In addition to the fact that charm no longer plays a key role in one-on-one situations, it has also vanished from group dynamics. Whether you were lolling around a literary salon or boozing in some squalid gin palace, charm used to be the grease that lubricated a dull social evening. Charming those around you was seen as good manners, a social obligation. Cut to today: If things go a bit soggy, we pull out our phones and perk things up with a little social media blitz. Who can be bothered charming others when you can amuse yourself with selfies? :(
Digital Charm & Conclusions
Even if today’s millennials—a pleasant, smart, ambitious, and altruistic bunch, but not charming—wanted or needed to be charming, they no longer have the opportunity to learn how. When the digital revolution dispensed with all that endless face-to-face communication, it also nuked most opportunities for the acquisition of charm from a charming elder. I was fortunate: I received my charmducation osmotically, effortlessly, courtesy of Gerald the model. On rainy Sundays we would engage in lengthy tea-drinking tête-à-têtes during which I was able to observe the master and receive the baton. (Pardon the expression!) If Gerry and I were neighbors today, we would be hunkered down on separate floors, charmlessly WhatsApping each other once a month.
Having demonstrated so convincingly why charm has become an obsolete commodity, why am I braying for its return? Why am I thrusting Gerry’s charm baton in your direction?
First and foremost, charm gives one a competitive edge. Whether you want to seduce somebody or sell that person something (or both), a little charm will, now that it has become endangered, give you a distinct advantage. Here is an au courant example: In NYC Uber cars are eclipsing yellow cabs. Why? Uber drivers look good, smell good, and greet customers with a smile. They are, in other words, almost charming. The result? Those poor, grumpy, monosyllabic yellow cabbies are in a death spiral. If I wasn’t so busy wearing spats and eating lotuses, I would open a charm school just for them.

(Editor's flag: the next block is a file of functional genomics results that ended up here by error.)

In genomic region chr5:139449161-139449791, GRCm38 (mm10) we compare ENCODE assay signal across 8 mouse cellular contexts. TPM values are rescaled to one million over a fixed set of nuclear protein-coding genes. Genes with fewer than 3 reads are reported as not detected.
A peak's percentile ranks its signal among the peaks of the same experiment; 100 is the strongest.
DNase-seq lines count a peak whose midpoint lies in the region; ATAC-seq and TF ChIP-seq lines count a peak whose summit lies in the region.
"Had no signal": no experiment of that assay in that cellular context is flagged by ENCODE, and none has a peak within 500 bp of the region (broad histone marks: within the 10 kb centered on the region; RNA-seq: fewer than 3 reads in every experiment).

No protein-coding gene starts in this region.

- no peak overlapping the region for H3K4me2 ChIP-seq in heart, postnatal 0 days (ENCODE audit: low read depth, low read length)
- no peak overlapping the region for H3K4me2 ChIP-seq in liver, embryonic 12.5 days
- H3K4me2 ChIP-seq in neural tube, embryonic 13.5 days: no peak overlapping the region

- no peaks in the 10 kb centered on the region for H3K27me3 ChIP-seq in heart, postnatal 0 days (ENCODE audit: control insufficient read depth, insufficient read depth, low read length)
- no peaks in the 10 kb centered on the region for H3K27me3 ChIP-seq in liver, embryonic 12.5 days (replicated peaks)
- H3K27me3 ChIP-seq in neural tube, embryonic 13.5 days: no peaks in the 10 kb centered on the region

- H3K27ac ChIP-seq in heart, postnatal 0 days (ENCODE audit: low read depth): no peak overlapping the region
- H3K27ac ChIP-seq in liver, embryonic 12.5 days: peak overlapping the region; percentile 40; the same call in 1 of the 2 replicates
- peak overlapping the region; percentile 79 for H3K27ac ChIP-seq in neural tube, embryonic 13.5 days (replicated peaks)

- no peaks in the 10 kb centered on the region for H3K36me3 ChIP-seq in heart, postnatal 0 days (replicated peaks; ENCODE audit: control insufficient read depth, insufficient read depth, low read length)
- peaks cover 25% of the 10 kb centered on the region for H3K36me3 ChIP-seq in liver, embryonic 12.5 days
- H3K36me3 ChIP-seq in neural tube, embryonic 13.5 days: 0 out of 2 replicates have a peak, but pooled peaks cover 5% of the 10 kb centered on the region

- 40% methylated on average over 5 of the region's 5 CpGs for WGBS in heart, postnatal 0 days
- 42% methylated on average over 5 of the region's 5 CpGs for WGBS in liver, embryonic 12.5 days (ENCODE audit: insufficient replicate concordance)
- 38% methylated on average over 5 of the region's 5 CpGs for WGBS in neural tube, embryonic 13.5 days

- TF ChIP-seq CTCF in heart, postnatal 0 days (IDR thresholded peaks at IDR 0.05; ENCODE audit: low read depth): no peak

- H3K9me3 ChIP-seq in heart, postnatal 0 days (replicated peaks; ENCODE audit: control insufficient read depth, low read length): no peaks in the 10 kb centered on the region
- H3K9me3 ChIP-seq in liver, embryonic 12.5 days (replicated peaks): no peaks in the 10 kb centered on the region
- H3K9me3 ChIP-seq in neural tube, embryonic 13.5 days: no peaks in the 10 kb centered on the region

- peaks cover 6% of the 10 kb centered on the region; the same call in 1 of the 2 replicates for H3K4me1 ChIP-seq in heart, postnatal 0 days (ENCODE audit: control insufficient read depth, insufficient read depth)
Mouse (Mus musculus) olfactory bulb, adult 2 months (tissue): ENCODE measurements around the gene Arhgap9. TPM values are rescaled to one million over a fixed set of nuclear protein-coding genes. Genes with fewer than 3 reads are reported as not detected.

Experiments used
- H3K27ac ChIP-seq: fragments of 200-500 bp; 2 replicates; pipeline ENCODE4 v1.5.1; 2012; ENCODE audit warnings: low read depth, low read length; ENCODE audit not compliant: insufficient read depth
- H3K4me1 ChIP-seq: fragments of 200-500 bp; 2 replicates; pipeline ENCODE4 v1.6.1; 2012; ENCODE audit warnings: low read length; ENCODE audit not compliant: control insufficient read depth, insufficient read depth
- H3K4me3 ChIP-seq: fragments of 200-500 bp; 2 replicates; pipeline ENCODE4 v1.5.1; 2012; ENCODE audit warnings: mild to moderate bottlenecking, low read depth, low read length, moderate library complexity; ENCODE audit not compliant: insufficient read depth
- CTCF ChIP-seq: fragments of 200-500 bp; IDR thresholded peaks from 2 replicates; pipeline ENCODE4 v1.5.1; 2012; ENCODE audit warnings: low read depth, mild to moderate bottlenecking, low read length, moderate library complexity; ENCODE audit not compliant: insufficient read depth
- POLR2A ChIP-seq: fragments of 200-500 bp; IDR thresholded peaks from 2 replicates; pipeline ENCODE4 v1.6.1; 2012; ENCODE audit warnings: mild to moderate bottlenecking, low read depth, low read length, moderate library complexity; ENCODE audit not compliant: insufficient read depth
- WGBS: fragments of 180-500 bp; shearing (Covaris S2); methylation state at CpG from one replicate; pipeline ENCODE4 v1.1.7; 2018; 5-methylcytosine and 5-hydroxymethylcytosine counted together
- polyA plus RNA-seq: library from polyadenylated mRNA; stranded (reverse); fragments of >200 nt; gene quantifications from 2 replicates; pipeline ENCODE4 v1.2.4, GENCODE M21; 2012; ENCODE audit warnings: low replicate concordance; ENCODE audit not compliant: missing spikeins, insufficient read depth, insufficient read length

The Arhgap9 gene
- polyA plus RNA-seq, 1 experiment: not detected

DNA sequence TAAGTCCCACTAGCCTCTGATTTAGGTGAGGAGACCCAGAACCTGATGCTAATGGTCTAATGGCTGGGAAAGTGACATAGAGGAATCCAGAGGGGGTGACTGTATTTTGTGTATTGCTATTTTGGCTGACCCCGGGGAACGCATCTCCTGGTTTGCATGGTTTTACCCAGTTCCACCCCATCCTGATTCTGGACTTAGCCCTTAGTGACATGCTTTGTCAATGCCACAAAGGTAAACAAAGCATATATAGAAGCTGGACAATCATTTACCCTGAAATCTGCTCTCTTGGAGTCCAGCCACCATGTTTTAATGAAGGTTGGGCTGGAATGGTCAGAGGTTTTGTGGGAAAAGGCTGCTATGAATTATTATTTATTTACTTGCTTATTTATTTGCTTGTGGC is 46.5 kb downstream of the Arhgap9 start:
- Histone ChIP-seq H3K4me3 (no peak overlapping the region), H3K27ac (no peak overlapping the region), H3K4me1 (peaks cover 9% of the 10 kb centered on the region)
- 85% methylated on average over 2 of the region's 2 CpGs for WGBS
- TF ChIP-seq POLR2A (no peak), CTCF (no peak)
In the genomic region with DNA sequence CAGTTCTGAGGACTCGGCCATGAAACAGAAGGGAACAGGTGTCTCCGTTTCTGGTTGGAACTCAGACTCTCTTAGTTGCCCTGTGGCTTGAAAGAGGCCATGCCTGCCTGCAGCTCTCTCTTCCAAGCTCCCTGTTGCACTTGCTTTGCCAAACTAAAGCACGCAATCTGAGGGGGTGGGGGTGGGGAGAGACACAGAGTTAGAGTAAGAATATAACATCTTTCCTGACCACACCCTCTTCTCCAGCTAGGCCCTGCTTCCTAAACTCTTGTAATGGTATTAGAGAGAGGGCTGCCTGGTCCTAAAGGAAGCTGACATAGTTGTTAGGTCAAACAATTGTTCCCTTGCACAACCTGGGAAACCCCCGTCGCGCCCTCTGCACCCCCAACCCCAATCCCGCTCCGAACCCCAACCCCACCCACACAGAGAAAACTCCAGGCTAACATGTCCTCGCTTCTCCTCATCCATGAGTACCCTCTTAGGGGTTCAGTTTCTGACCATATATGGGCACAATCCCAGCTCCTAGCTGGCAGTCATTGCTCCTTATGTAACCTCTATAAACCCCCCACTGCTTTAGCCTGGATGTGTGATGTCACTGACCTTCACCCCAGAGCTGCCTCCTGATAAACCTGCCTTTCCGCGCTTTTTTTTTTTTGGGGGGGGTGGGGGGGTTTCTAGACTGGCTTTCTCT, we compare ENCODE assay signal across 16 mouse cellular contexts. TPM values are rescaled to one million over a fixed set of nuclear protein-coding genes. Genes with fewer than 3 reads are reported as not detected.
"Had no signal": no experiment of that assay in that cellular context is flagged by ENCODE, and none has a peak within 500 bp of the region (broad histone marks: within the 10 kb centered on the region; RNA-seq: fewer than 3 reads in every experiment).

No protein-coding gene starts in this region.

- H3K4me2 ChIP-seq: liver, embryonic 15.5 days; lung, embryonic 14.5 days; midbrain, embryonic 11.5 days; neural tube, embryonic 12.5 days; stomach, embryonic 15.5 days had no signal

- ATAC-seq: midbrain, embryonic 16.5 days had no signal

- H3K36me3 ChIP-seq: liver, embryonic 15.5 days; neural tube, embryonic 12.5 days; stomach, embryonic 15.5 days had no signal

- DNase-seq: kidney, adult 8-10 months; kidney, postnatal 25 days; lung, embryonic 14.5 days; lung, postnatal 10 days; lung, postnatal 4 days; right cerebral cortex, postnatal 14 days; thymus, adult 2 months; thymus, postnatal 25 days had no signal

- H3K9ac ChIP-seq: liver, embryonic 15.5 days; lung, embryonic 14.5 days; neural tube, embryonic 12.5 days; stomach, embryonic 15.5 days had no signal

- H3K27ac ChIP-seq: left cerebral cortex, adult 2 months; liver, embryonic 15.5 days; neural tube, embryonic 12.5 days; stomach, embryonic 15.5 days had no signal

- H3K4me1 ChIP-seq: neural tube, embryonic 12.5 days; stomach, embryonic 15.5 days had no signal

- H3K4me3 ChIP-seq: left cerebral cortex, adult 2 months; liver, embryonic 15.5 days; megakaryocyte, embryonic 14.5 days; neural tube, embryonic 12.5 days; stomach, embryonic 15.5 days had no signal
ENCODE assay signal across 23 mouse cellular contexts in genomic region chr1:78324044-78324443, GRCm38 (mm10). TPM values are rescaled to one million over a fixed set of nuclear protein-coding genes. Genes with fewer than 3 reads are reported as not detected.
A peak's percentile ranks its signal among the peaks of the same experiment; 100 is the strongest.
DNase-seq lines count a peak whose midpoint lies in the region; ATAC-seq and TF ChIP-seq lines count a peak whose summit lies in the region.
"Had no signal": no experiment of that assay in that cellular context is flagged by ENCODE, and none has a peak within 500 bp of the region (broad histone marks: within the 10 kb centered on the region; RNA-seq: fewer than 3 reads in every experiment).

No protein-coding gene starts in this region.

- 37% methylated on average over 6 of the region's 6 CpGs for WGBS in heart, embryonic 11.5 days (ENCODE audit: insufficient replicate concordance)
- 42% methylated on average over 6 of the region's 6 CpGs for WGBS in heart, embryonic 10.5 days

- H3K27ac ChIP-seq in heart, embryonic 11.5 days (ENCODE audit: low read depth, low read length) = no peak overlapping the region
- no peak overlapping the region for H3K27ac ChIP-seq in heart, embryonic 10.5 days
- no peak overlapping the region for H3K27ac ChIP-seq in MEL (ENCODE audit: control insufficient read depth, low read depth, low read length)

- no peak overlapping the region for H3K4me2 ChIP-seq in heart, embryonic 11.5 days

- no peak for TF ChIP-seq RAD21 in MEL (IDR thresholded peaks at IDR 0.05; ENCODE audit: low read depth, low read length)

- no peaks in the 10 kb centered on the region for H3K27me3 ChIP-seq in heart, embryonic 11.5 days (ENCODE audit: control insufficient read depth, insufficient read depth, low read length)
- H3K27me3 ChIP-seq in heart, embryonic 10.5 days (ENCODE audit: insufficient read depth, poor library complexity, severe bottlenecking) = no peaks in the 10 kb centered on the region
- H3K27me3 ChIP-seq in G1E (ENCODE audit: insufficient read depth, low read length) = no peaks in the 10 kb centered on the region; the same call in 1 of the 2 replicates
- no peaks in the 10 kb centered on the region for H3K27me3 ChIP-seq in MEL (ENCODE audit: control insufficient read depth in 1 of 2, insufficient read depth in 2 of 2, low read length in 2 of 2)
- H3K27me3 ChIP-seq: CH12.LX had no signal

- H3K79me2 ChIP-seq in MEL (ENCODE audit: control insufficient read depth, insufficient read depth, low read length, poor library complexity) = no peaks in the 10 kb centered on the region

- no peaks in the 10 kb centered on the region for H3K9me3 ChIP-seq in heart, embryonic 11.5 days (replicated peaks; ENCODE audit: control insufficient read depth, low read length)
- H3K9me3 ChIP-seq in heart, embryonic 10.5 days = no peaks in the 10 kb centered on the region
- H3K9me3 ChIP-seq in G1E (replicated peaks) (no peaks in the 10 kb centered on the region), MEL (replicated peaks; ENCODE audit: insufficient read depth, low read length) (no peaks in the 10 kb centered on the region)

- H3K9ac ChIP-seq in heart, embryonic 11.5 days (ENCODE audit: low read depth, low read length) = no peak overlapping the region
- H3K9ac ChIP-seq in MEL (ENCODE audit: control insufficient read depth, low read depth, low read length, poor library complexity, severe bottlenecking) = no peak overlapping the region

Speaking of charm schools: In the 1980s I once attended the graduation gala of a charm school in Tokyo. All the students and teachers had taken the stilted, archaic 1920s idea of charm and run with it. This made for an unforgettable evening. Cigarette holders and champagne glasses were held aloft. Long pearl necklaces were knotted and windmilled. Chiffon hankies dangled from bangles. Heads were jauntily angled in imitation of art-deco flapper figurines. The entire experience was like being locked in a Japanese production of Thoroughly Modern Millie.
In many people’s minds the concept of charm is inexplicably intertwined with the deranged formality and theatrical refinement I witnessed at that Tokyo academy. In order to revive the concept of charm, I will need to update it. In this series, I will take the smarm out of charm. I will also take the marm out of charm. My charm will be a brave new charm, a charm for the digital age. My charm offensive will prove that charm can be shekeltastic. Charm can be modern. Charm can be naughty. Charm is a feel-good thang, and the charming shall inherit the Earth.
Next up: Charm in conversation.